Date posted: March 19, 2013
Dove’s Campaign for Real Beauty has won awards for its ads and viral videos. From the 2005 Evolution video , which shows how makeup and styling transform a relatively normal looking woman into looking like a supermodel, the videos have been unique and interesting.
In the latest installment of the campaign, Dove released a free Photoshop Action (a one click tool for achieving a particular effect) called “Beatuify.” Purportedly, it would help give skin a rosy and healthy glow. Dove hoped the Photoshop users who frequently manipulate images of women to make them look younger, thinner, taller, more perfect, would download and use the Beautify Action.
And here’s the clever part. Once someone tried to use the Action, the photo they were working on would instantly revert to its original state, removing all the alterations that shaved off pounds, smoothed out wrinkles, and erased blemishes. A message would pop up calling for these photo editors to “stop manipulating our perceptions of real beauty.”
Many photos for advertisements, publicity, magazine covers, feature spreads and more are heavily edited to make the models look better and more attractive. The downside to this practice is its potential to give people, especially young girls, an unrealistic view of beauty. And that can lead to low self-esteem, may contribute to eating disorders, and likely encourages women to buy products so that they can look/eat/dress like that ideal (if unrealistic) conception of beauty. This is also done with male models, though to a lesser extent, and boys can be affected the same ways girls can.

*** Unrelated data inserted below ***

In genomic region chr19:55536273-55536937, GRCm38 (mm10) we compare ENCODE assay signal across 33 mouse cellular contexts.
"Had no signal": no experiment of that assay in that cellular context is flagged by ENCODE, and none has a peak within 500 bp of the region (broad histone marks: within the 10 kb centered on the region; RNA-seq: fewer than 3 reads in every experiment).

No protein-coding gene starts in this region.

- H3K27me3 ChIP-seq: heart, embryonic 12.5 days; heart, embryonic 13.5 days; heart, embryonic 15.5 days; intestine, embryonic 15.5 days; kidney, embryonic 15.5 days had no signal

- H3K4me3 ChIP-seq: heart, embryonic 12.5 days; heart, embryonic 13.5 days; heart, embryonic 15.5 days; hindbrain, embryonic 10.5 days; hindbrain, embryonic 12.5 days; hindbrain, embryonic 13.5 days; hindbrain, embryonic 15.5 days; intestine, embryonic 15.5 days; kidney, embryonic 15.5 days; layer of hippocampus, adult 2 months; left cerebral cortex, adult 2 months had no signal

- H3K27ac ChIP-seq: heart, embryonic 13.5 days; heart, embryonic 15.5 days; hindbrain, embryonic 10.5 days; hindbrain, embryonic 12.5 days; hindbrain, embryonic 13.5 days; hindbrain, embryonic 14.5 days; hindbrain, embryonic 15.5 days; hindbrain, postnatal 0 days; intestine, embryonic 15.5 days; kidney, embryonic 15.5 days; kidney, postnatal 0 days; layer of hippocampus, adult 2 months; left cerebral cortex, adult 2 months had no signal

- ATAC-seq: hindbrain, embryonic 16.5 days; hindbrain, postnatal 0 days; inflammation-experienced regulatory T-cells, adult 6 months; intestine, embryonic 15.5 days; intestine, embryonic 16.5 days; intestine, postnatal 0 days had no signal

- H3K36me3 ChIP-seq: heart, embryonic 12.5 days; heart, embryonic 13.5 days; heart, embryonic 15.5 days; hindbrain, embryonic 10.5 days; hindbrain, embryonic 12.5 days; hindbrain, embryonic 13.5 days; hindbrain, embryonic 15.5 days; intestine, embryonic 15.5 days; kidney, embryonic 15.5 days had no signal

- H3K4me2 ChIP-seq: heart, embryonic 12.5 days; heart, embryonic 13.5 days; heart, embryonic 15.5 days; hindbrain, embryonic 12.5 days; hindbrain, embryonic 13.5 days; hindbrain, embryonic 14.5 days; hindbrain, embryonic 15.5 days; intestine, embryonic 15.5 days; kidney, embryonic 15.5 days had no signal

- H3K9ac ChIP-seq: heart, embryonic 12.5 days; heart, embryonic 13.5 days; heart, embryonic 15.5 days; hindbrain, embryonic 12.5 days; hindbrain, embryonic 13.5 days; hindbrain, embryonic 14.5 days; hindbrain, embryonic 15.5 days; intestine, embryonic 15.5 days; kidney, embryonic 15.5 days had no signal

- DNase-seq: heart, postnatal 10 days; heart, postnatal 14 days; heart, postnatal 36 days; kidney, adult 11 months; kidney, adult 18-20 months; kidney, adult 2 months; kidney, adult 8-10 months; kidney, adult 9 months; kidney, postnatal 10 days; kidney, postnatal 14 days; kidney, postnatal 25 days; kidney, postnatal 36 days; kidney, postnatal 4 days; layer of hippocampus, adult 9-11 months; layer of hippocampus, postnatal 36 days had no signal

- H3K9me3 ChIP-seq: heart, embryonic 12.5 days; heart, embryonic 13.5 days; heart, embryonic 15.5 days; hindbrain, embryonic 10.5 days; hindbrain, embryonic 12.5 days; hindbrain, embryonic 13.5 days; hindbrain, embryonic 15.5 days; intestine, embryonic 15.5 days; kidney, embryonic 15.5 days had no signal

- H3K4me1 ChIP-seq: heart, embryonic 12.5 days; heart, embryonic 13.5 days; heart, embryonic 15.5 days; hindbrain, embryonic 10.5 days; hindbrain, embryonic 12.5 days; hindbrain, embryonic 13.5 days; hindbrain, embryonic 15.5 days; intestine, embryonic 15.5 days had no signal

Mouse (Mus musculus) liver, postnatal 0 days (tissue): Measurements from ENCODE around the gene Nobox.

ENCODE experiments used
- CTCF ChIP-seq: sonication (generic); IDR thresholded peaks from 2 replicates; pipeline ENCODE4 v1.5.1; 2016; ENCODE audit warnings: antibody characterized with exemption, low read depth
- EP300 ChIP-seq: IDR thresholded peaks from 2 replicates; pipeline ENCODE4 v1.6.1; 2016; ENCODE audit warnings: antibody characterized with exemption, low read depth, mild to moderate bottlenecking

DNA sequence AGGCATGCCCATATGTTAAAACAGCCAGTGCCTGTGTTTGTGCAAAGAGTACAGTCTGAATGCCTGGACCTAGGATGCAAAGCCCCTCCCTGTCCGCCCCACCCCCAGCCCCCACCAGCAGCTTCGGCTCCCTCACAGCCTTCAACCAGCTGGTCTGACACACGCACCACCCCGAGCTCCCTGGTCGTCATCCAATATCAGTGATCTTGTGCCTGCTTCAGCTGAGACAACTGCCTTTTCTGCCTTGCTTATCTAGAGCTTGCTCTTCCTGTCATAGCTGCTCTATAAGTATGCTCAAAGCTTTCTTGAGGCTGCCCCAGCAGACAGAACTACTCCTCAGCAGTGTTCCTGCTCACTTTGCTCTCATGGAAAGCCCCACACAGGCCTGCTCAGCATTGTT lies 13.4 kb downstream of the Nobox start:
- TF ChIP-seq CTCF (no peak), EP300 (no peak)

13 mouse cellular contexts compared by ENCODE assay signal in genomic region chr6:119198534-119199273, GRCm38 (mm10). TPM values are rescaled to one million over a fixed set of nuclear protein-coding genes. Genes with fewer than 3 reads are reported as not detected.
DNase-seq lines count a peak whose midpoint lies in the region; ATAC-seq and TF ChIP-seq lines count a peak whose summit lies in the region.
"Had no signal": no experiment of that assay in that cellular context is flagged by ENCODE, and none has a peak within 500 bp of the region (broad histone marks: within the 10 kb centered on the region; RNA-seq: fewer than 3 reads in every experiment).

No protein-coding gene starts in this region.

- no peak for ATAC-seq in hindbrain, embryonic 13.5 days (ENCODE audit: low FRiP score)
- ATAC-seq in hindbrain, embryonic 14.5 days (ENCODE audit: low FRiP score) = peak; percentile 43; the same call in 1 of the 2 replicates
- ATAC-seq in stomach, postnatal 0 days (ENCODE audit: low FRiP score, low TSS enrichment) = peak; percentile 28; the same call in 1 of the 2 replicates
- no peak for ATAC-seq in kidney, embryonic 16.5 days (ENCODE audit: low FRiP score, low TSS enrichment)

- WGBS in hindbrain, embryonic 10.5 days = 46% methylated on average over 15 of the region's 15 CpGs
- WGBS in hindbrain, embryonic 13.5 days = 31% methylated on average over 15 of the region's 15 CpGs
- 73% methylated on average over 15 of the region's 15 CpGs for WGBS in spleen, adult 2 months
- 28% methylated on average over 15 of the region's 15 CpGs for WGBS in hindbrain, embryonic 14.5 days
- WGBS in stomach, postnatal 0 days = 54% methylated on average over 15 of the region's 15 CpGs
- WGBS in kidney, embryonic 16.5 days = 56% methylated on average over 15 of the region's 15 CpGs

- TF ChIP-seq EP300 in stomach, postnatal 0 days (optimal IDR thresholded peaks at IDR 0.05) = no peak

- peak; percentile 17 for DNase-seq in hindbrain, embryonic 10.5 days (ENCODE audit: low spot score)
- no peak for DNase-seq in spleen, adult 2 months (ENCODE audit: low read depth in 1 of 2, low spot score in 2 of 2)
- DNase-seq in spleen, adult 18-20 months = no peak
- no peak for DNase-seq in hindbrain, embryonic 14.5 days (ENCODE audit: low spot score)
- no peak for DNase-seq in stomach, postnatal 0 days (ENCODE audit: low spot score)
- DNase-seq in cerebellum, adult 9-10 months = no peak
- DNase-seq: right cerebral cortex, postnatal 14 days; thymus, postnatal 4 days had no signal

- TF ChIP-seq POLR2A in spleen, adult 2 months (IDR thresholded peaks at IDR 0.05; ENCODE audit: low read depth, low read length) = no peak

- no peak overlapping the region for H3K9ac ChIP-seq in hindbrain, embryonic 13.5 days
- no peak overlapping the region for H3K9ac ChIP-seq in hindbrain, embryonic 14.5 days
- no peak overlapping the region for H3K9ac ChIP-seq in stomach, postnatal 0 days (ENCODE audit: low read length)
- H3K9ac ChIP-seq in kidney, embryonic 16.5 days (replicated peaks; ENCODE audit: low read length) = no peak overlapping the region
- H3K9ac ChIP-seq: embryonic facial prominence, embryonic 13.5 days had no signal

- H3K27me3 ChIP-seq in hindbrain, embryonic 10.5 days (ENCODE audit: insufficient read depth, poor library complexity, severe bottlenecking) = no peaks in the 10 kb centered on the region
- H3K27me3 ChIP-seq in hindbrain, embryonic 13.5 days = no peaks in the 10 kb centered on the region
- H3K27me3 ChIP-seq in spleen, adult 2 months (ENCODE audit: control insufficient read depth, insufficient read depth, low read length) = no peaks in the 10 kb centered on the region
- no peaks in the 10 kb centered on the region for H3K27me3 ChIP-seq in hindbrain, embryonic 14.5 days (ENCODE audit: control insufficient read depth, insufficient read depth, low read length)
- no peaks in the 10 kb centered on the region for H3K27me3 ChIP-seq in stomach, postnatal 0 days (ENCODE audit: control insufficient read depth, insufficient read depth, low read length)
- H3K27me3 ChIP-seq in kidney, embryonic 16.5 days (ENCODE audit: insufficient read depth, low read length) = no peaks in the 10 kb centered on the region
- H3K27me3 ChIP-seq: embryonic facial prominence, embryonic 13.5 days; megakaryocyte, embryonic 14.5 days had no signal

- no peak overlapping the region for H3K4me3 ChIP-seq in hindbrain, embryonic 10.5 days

Dove’s Campaign for Real Beauty has been remarkably successful in raising awareness and starting conversations about the meaning and perception of beauty, about media manipulation of images, and about girls’ self-esteem. Dove, and its Unilever corporate parent, also market cosmetics, vitamins, and supplements that cater to individuals’ desire to be seen as thin and attractive.
[Media literacy educator and advocate Bob McCannon points out Unilever’s Axe brand as an example of advertising that contradicts the messages in the Campaign for Real Beauty and can lead to both confusion and frustration among boys (to whom the ads are targeted) but also among girls who see the ads. Added 3/20/13]
We can learn a lot from the campaign’s viral videos, but that’s only one part of a more complicated equation. In assessing this chapter of the campaign, we also have to ask some classic media literacy questions: Who created this message? What is their intent? Who is the audience? How is this in Dove’s interest? How might different people interpret this?
That, as the late radio personality Paul Harvey used to say, is “the rest of the story,” the second part of the lesson and, only when you look at the ads through the lens of media literacy will you truly learn all the meaning of the Campaign for Real Beauty. Learn more about media literacy here.